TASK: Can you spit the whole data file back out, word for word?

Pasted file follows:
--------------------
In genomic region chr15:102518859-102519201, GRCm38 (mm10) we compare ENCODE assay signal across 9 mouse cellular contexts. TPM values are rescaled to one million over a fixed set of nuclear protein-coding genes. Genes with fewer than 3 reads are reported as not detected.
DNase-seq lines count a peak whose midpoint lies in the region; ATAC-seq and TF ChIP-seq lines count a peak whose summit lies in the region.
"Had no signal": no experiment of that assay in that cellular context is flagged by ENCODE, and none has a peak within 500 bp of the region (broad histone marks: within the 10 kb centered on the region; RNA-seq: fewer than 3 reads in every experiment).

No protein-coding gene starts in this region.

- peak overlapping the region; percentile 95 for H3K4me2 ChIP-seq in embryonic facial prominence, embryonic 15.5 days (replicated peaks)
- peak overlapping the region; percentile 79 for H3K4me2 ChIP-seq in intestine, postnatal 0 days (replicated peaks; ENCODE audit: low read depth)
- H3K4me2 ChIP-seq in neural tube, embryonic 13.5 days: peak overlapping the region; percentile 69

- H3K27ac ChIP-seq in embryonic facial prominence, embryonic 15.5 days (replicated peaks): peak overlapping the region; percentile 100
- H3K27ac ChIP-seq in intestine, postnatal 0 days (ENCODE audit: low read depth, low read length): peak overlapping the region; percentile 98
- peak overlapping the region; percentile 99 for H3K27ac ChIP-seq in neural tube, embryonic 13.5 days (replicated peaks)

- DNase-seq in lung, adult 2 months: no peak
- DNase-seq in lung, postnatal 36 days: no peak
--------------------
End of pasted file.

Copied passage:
In genomic region chr15:102518859-102519201, GRCm38 (mm10) we compare ENCODE assay signal across 9 mouse cellular contexts. TPM values are rescaled to one million over a fixed set of nuclear protein-coding genes. Genes with fewer than 3 reads are reported as not detected.
DNase-seq lines count a peak whose midpoint lies in the region; ATAC-seq and TF ChIP-seq lines count a peak whose summit lies in the region.
"Had no signal": no experiment of that assay in that cellular context is flagged by ENCODE, and none has a peak within 500 bp of the region (broad histone marks: within the 10 kb centered on the region; RNA-seq: fewer than 3 reads in every experiment).

No protein-coding gene starts in this region.

- peak overlapping the region; percentile 95 for H3K4me2 ChIP-seq in embryonic facial prominence, embryonic 15.5 days (replicated peaks)
- peak overlapping the region; percentile 79 for H3K4me2 ChIP-seq in intestine, postnatal 0 days (replicated peaks; ENCODE audit: low read depth)
- H3K4me2 ChIP-seq in neural tube, embryonic 13.5 days: peak overlapping the region; percentile 69

- H3K27ac ChIP-seq in embryonic facial prominence, embryonic 15.5 days (replicated peaks): peak overlapping the region; percentile 100
- H3K27ac ChIP-seq in intestine, postnatal 0 days (ENCODE audit: low read depth, low read length): peak overlapping the region; percentile 98
- peak overlapping the region; percentile 99 for H3K27ac ChIP-seq in neural tube, embryonic 13.5 days (replicated peaks)

- DNase-seq in lung, adult 2 months: no peak
- DNase-seq in lung, postnatal 36 days: no peak